There are enough authentically bad guys to be tracked down and brought to trial to occupy the DOJ’s time, without it also engaging in a sideline of mistreating the banking industry. The DOJ ought to cut out this kind of behavior. Unfortunately, I doubt that’s going to happen any time soon

What do you think? Let me know!

7 Responses to “The Justice. Dept.’s Wrongheaded Investigation Into Banks’ Lending Bias”

  1. jsc173

    Tom, It’s been clear to me that the federal regulators aren’t happy with “color blind” scoring models, unless the end result is an equal percentage of approvals (“pass”) among minorities compared to “white” applicants.

    Though they haven’t said this explicitly, they are pushing the industry towards what could only be described as “affirmative action.” In other words, either a different scoring model for minorities or a different “pass” score for minorities to achieve the same percentage of approval.

    Anyone who builds models knows that nothing related to a person’s race is a factor in any model and hasn’t been for years but if the end result is fewer minorities achieving a “pass” score, the lender will be deemed to be discriminating.

    Intent is irrelevant, results are all that matters.

    Of course, if the new result is unprofitable for the lender, score cut-offs will have to be raised to a point that achieves overall profitability, so otherwise profitable non-minorities will wind up being rejected to achieve a target reject rate.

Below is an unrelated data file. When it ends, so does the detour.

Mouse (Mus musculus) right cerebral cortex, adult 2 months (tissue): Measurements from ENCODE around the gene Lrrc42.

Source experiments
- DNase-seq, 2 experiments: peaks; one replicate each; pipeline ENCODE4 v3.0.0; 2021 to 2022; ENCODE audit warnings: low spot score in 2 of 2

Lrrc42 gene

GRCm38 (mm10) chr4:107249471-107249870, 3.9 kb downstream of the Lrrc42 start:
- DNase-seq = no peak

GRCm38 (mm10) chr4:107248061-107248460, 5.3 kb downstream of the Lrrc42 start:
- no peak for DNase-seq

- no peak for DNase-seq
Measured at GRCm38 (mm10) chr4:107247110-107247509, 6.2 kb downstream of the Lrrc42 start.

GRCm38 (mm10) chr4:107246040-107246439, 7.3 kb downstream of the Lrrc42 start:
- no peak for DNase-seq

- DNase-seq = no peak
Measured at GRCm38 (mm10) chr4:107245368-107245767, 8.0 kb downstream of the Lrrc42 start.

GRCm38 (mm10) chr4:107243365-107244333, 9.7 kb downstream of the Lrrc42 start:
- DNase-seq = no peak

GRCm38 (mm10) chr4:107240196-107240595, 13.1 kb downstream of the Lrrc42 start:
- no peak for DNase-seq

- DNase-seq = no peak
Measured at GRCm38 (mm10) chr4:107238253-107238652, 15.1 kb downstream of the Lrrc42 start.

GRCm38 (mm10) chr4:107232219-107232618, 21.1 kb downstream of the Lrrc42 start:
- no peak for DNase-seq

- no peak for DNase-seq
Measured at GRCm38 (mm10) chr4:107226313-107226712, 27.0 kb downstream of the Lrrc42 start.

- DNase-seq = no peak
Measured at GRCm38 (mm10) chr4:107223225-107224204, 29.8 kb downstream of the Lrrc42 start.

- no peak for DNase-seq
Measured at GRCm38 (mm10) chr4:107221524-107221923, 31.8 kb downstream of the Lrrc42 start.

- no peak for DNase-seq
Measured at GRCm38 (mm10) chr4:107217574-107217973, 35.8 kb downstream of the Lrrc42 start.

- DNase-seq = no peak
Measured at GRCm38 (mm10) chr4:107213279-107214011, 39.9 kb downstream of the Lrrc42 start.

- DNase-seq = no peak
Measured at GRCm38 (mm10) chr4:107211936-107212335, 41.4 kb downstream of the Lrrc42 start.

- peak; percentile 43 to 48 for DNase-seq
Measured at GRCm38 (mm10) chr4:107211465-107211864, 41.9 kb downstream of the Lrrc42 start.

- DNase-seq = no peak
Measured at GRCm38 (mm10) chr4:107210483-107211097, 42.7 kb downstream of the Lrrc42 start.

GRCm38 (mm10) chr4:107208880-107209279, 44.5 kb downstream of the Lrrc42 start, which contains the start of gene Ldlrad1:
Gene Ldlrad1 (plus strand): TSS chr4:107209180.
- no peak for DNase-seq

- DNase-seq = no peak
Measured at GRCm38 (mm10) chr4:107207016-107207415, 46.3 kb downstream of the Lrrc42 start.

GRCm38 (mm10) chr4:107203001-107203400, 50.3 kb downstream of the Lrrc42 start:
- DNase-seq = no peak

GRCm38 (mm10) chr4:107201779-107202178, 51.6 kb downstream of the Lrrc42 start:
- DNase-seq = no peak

What then??

  2. Mark

    About 20 years ago, I read a study that looked at default rates among various races and ethnic groups. (these witch hunts really aren’t anything new) The thinking was that if the bar was being set higher for certain groups that they should have lower default rates. Guess what: despite different approval rates, default rates were identical indicating that underwriters were doing their job.

  3. D

    We are going to end up reverting back to a “cash only” society if this keeps up!

  4. stephen bernes

    This type of behavior by the doj will never end until one institution that is guiltless stands up and says enough is enough and publicly challenges the charges. Someone has to bite the bullet here and do the right thing.

  5. etoleary

    This is a near perfect example of the tyranny of the Federal government’s bureaucracy.
    Most people can’t afford the fight and the big companies, many of which have some soiled linen, only want to put the publicity behind them. What we need are members of our Congressional delegations putting a stop to this.

  6. Pradeep

    Arguably, interest rates are too low and have been too low for a few years.A lttile inflation would go a long way to solving the current economic crisis and help deal with the debt problem. A lttile inflation can be introduced by increasing the money supply. The Fed can create money and then use it to purchase government bonds, for example. This would eventually cause interest rates to rise to more normal levels, would retire some of the government debt, and would put more money in circulation.Currently, a lot of companies and banks are just sitting on their money. If inflation were higher, they would need to invest that money in order to retain its value. Also, inflation makes any debts smaller in comparison to the economy as a whole. Inflation would bring about a rise in housing prices and so fewer mortgages would be underwater.